Now that they have been published, albeit partially, MF could also claim the entire documents were faked, that ICIJ were duped. That would raise questions to the credibility of the Panama Papers and possibly even help protect their clients. I believe no one can force them to produce the original copies. If that could be done to MF, it could be done to other similar organizations. But of course, MF wouldn't do that and jeopardize the lucrative deal they have made with the buyer, would they? This deal will never be found out....after all, MF is in the business of hiding shady deals.

Paveway IV's picture

I suppose it's possible beemasters, but they are essentially out of business today. Existing clients are leaving, and nobody is ever going to use them again. Some security outfit checked their mail servers last weekend and found out they were still full of security holes. Even a client using them as a registered agent for legitimate purposes is unlikely to feel comfortable with these hacks housing any of their data.

People familiar with that area of practice say MF sold their services at a steep premium under the guise of enhanced privacy and few questions asked. Since they are now a red flag for every regulatory agency on earth, nobody cares how 'easy' it might be to become their client. So no 'enhanced' privacy, still no data security and assured regulatory scrutiny forever. Nope - these weasels are out of business, period. There is absolutely no reason for anyone to ever use MF again considering that there are dozens of other big outfits that do the same thing without overcharging and DO have adequate security.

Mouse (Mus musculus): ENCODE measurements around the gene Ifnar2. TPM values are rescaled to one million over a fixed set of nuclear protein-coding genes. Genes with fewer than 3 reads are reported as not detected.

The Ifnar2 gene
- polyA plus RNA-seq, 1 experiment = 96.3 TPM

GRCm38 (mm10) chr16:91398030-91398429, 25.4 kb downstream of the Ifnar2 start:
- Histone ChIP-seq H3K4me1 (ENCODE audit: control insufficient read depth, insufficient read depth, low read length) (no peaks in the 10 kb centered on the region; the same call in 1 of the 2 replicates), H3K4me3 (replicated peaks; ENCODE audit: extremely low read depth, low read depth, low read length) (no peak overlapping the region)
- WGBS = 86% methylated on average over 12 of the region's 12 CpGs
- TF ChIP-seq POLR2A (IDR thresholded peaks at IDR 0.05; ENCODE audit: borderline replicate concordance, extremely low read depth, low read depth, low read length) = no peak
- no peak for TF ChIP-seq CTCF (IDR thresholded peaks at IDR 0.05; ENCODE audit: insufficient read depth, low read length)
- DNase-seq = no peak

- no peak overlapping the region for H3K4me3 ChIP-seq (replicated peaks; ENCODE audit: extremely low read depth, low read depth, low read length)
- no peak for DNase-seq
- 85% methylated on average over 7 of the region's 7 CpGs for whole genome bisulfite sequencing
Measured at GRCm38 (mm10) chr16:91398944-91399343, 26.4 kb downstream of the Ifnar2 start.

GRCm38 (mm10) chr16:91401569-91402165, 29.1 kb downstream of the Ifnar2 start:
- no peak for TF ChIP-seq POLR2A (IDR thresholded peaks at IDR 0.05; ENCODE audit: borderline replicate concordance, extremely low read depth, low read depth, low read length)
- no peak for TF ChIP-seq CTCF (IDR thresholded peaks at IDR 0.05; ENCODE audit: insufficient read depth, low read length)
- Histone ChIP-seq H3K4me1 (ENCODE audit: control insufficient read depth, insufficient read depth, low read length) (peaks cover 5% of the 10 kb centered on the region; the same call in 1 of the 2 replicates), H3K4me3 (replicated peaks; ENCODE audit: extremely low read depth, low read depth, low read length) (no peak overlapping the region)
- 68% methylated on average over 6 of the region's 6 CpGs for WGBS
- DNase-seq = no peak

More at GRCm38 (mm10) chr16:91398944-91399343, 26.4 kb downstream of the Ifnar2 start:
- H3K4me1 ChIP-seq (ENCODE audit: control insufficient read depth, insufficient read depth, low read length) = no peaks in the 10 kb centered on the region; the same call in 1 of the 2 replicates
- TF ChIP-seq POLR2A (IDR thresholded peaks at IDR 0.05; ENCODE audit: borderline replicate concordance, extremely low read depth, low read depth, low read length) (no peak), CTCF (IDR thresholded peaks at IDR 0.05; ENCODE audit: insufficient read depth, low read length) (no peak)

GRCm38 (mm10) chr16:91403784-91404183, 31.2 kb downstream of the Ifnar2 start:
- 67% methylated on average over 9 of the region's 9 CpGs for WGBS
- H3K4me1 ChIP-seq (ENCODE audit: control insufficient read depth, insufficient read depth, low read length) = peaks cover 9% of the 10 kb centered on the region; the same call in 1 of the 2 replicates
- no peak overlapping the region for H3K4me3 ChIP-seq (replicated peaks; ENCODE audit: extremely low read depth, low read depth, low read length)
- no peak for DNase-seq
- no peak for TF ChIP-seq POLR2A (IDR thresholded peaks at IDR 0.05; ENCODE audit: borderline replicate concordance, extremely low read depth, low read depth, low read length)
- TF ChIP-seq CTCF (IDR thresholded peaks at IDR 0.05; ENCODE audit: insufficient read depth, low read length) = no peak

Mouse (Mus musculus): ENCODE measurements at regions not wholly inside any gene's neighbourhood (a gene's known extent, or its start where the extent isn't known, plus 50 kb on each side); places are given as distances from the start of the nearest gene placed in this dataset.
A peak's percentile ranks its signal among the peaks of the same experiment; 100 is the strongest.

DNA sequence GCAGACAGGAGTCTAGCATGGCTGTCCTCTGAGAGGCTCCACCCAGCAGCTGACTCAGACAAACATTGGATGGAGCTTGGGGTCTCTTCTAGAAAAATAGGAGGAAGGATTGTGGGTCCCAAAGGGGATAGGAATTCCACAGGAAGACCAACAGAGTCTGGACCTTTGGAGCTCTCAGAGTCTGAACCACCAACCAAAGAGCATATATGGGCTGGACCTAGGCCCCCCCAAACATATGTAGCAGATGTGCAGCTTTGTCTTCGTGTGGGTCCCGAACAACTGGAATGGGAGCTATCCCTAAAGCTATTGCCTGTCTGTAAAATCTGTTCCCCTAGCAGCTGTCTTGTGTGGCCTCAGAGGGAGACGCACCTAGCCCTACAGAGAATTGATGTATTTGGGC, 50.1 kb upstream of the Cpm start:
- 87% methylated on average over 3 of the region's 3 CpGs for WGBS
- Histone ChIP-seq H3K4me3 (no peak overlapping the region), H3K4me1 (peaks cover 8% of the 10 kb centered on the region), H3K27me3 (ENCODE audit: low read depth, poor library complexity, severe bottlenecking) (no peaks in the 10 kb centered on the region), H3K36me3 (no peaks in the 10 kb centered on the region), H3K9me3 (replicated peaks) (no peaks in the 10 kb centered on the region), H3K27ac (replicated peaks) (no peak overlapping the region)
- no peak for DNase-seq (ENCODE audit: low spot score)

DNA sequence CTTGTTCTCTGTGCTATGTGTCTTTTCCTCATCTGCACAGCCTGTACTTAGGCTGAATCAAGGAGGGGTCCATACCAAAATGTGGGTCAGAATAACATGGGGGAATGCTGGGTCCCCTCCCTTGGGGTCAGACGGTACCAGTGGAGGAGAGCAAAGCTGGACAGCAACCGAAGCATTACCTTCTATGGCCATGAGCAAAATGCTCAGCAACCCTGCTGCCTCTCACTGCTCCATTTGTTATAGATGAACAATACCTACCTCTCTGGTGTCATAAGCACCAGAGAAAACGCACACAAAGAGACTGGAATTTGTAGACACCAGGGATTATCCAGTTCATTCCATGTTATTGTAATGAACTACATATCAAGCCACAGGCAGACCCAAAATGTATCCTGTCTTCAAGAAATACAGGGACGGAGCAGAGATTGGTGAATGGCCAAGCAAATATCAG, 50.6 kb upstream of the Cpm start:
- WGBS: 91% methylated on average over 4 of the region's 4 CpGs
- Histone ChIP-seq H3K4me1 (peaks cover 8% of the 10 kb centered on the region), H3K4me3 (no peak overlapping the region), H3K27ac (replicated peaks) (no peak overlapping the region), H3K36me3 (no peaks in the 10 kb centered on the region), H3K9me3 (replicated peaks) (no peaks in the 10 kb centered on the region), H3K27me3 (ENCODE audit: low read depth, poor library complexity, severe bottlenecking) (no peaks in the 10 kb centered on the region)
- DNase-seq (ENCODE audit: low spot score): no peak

MF was a fairly big operation - maybe a few hundred employees and dozens of offices worldwide. I'm having a hard time believing they would throw all that away for money AND expose themselves to all the negative attention as well as malpractice suits from pissed-off clients that have been overpaying for MF's premium services all this time. They would have known that all this would eventually happen.

Stranger things have happened for money though, so you may be right.

beemasters's picture

Well, someone saw the potential of "buying them out" with money they couldn't refuse (or threats they couldn't ignore). It's nothing strange at all. It happens all the time...except deals like MF can't possibly be done openly. Blaming it on "hacking" was brilliant. If clients wanted to sue MF, they would have to prove MF was negligent. That's hard. It's bad enough they are on the list but for the clients to shine a spotlight on themselves with lawsuits? Unlikely.

ICIJ chose not release the entire documents should also raised a red flag. Were there behind the scene blackmails that offered names to be stricken off the list for a price? Who knows? It certainly would be a way for the buyer to profit from the "investment" made.

beemasters's picture

The lesson here is anyone [thinking of} using a third-party law-firm like MF to hide their stash/deals should think twice. Everyone can be bought....especially lawyers. They can charge you exorbitant fees and sell you out at the same time. There are valid, good reasons why we have the lawyer-and-rat jokes.

darkpool2's picture

You are assuming the two leaks came from the same source......the second may have come from an idea generated from the first ( paid for) leak

Paveway IV's picture